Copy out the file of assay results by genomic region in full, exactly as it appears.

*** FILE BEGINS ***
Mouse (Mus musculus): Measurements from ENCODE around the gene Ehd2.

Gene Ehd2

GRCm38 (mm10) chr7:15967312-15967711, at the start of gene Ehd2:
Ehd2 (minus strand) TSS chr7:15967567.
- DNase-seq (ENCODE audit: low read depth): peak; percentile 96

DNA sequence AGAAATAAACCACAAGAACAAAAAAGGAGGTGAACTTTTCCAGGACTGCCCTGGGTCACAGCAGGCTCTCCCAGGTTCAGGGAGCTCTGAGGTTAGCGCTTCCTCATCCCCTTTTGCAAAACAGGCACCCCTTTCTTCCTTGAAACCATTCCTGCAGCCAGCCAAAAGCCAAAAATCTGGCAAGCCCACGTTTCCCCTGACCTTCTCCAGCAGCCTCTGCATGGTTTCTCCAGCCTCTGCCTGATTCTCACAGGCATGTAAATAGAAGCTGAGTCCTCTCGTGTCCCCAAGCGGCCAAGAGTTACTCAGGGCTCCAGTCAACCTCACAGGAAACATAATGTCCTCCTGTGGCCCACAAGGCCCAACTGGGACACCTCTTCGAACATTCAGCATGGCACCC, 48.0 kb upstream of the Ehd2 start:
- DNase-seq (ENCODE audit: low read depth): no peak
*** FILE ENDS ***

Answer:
Mouse (Mus musculus): Measurements from ENCODE around the gene Ehd2.

Gene Ehd2

GRCm38 (mm10) chr7:15967312-15967711, at the start of gene Ehd2:
Ehd2 (minus strand) TSS chr7:15967567.
- DNase-seq (ENCODE audit: low read depth): peak; percentile 96

DNA sequence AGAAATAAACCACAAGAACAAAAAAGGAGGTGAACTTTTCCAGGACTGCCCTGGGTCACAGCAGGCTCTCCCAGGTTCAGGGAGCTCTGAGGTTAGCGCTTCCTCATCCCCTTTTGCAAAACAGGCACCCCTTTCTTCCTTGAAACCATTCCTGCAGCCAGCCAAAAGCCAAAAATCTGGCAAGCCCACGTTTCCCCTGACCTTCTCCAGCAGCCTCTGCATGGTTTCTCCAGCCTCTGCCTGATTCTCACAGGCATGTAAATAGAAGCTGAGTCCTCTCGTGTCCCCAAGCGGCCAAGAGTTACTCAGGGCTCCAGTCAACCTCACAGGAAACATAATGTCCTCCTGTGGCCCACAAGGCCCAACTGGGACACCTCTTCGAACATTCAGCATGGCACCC, 48.0 kb upstream of the Ehd2 start:
- DNase-seq (ENCODE audit: low read depth): no peak